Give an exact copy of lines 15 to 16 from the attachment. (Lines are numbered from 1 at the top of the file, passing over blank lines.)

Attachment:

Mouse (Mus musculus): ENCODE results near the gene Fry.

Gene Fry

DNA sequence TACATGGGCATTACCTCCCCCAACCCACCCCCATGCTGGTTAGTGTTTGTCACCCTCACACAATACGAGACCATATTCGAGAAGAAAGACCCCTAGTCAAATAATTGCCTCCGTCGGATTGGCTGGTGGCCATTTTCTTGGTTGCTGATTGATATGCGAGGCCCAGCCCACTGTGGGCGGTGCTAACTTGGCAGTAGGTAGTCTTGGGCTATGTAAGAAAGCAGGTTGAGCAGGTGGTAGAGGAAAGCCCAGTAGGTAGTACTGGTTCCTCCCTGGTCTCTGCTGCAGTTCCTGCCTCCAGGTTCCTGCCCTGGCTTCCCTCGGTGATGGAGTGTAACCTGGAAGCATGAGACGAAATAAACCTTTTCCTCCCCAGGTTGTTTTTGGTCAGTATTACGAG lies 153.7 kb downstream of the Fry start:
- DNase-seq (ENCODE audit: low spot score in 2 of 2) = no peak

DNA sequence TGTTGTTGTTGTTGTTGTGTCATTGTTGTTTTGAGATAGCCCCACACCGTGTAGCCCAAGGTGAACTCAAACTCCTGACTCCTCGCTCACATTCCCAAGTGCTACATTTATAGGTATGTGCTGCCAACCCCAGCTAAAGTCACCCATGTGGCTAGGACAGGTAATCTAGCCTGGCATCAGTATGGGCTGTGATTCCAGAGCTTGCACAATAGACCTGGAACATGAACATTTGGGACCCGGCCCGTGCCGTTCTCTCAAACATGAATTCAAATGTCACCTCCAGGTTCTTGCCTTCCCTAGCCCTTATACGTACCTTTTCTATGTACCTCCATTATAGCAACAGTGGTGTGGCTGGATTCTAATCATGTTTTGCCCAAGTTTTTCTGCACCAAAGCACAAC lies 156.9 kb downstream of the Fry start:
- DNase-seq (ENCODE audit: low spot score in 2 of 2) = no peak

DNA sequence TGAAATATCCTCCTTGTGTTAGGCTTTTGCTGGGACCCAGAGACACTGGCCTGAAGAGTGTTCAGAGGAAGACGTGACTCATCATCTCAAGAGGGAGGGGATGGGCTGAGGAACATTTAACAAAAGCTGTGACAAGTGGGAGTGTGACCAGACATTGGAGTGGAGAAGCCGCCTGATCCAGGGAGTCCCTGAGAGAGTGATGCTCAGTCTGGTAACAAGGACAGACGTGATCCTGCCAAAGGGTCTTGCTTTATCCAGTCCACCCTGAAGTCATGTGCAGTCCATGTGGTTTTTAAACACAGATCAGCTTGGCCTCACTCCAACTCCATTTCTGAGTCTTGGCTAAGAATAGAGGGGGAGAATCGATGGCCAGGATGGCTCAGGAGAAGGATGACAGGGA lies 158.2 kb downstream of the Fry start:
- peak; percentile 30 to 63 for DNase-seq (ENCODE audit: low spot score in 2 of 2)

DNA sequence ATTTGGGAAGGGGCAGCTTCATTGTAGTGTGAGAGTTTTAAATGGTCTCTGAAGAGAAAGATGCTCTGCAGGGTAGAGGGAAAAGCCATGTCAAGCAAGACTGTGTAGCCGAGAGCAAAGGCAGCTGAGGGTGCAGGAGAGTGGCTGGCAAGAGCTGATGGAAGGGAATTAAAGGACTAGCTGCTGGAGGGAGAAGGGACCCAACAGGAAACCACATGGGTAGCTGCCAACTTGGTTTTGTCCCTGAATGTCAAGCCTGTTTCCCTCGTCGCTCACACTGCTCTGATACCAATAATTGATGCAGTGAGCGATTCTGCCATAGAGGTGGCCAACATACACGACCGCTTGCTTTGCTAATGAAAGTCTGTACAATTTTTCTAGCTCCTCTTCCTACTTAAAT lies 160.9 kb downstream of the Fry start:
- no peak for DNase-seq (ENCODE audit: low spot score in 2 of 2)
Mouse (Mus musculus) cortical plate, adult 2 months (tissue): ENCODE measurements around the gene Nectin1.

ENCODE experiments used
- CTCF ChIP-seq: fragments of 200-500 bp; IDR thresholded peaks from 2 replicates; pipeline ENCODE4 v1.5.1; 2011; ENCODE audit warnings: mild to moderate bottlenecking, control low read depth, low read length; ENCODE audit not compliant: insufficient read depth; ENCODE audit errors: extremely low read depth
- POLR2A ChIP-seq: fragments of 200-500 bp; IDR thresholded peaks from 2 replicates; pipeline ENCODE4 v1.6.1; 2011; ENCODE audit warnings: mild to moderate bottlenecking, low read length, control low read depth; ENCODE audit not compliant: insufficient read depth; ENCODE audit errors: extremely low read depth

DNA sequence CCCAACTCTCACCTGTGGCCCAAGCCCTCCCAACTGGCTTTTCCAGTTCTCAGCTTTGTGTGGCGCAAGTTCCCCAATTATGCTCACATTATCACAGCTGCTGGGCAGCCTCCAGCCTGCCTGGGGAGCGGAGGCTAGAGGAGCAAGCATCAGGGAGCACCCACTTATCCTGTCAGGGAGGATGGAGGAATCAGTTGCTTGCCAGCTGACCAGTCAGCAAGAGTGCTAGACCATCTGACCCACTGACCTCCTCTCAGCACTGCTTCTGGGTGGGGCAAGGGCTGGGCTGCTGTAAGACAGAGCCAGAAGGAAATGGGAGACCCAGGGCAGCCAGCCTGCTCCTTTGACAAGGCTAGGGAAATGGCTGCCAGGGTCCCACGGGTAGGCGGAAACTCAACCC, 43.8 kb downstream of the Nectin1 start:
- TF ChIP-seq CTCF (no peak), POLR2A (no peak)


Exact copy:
DNA sequence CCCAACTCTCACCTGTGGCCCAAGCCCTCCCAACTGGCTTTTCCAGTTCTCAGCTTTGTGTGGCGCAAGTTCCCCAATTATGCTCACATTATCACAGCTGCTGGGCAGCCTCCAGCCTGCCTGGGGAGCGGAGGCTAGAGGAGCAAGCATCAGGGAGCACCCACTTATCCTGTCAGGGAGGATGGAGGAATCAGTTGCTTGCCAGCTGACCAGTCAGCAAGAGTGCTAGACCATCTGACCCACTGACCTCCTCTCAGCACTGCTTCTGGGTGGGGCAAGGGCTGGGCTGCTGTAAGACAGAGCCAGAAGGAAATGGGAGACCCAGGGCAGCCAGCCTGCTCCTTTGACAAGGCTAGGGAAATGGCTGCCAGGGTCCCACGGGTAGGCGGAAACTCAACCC, 43.8 kb downstream of the Nectin1 start:
- TF ChIP-seq CTCF (no peak), POLR2A (no peak)